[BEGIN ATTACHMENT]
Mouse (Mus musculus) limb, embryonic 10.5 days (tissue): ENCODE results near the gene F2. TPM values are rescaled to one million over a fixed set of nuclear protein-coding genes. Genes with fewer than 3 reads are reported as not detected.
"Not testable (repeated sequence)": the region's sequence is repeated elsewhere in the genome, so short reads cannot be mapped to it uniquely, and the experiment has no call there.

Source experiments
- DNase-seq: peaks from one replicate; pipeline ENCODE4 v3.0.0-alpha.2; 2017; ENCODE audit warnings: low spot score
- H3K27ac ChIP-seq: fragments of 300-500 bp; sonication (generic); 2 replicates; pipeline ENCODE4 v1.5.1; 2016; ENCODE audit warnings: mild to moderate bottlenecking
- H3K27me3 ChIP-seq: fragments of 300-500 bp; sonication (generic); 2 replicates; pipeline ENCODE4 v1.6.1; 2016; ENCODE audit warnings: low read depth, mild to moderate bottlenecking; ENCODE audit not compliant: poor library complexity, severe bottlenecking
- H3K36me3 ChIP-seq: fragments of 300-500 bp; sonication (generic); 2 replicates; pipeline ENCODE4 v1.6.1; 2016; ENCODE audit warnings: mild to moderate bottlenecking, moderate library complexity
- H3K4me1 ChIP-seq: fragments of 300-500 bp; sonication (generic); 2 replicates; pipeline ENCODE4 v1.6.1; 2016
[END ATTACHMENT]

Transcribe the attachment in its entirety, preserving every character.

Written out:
Mouse (Mus musculus) limb, embryonic 10.5 days (tissue): ENCODE results near the gene F2. TPM values are rescaled to one million over a fixed set of nuclear protein-coding genes. Genes with fewer than 3 reads are reported as not detected.
"Not testable (repeated sequence)": the region's sequence is repeated elsewhere in the genome, so short reads cannot be mapped to it uniquely, and the experiment has no call there.

Source experiments
- DNase-seq: peaks from one replicate; pipeline ENCODE4 v3.0.0-alpha.2; 2017; ENCODE audit warnings: low spot score
- H3K27ac ChIP-seq: fragments of 300-500 bp; sonication (generic); 2 replicates; pipeline ENCODE4 v1.5.1; 2016; ENCODE audit warnings: mild to moderate bottlenecking
- H3K27me3 ChIP-seq: fragments of 300-500 bp; sonication (generic); 2 replicates; pipeline ENCODE4 v1.6.1; 2016; ENCODE audit warnings: low read depth, mild to moderate bottlenecking; ENCODE audit not compliant: poor library complexity, severe bottlenecking
- H3K36me3 ChIP-seq: fragments of 300-500 bp; sonication (generic); 2 replicates; pipeline ENCODE4 v1.6.1; 2016; ENCODE audit warnings: mild to moderate bottlenecking, moderate library complexity
- H3K4me1 ChIP-seq: fragments of 300-500 bp; sonication (generic); 2 replicates; pipeline ENCODE4 v1.6.1; 2016